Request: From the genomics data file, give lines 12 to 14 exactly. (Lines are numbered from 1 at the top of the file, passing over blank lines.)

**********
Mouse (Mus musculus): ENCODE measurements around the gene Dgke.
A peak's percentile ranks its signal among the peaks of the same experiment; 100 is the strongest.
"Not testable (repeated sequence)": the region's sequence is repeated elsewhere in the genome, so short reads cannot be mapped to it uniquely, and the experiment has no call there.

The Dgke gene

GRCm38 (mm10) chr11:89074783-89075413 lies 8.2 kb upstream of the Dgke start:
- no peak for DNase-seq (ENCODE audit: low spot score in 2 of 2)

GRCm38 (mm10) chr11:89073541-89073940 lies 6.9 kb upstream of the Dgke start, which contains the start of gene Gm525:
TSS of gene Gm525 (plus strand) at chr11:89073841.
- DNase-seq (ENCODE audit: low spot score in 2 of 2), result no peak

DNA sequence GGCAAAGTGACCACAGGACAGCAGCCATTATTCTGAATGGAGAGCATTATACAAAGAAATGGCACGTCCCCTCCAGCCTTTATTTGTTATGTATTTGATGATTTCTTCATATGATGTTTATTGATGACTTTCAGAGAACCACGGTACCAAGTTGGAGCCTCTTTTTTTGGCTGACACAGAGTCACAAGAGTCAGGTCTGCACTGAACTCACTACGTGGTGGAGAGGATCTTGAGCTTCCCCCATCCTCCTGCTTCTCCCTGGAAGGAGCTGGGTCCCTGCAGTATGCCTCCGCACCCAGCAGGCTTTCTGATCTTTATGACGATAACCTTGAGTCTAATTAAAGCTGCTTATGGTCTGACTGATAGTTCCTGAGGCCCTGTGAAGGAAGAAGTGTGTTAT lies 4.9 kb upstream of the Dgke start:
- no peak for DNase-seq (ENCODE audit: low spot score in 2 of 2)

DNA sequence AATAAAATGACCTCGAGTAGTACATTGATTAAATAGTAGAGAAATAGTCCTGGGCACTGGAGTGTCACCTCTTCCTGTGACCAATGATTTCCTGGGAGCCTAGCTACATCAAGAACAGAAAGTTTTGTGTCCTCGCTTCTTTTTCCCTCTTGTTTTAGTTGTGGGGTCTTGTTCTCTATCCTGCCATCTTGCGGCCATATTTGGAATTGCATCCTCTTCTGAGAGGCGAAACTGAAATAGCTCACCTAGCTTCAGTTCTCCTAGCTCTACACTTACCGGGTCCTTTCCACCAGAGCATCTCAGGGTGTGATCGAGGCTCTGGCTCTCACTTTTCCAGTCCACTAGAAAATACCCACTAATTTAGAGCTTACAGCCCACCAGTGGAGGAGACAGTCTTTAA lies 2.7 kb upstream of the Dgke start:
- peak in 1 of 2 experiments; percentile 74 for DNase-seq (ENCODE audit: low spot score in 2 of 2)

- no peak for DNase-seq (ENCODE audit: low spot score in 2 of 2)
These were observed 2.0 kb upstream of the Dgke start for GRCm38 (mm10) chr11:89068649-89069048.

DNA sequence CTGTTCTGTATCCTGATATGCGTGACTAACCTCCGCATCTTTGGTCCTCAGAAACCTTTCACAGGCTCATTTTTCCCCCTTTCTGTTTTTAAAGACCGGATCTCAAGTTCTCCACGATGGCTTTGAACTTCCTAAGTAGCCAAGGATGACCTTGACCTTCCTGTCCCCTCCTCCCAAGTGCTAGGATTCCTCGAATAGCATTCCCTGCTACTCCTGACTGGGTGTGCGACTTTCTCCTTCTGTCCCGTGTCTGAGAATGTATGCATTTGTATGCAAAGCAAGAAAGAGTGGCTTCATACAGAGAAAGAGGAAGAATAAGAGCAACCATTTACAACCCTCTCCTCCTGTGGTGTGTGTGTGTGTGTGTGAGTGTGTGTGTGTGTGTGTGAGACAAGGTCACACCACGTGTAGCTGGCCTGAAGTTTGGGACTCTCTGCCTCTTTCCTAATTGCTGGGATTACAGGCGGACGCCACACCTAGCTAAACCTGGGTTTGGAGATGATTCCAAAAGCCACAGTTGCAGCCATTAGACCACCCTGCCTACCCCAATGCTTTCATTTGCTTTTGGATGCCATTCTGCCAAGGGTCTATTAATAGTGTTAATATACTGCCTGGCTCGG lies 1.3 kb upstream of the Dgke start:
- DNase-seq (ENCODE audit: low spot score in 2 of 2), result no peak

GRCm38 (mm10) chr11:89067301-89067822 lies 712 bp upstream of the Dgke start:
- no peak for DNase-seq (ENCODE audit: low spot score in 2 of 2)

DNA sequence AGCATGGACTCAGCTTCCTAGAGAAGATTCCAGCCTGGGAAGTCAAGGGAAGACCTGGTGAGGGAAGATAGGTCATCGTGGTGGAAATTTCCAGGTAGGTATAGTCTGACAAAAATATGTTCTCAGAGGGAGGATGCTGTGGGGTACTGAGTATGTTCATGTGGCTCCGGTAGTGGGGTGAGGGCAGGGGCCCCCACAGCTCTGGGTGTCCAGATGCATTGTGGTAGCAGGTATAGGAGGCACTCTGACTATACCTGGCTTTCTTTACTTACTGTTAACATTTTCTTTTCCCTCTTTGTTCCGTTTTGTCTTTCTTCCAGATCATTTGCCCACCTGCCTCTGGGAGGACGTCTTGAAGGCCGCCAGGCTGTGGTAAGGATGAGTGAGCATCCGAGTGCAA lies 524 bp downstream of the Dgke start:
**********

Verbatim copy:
DNA sequence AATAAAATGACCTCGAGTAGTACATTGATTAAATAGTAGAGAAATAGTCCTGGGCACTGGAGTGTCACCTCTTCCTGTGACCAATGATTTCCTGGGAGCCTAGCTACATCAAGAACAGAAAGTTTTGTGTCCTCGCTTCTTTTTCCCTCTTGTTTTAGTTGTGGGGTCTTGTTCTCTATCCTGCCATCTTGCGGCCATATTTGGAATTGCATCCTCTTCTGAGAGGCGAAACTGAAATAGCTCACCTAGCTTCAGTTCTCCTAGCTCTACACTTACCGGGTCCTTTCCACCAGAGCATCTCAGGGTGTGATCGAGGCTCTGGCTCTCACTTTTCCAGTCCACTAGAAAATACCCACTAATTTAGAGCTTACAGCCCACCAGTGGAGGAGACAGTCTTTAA lies 2.7 kb upstream of the Dgke start:
- peak in 1 of 2 experiments; percentile 74 for DNase-seq (ENCODE audit: low spot score in 2 of 2)

- no peak for DNase-seq (ENCODE audit: low spot score in 2 of 2)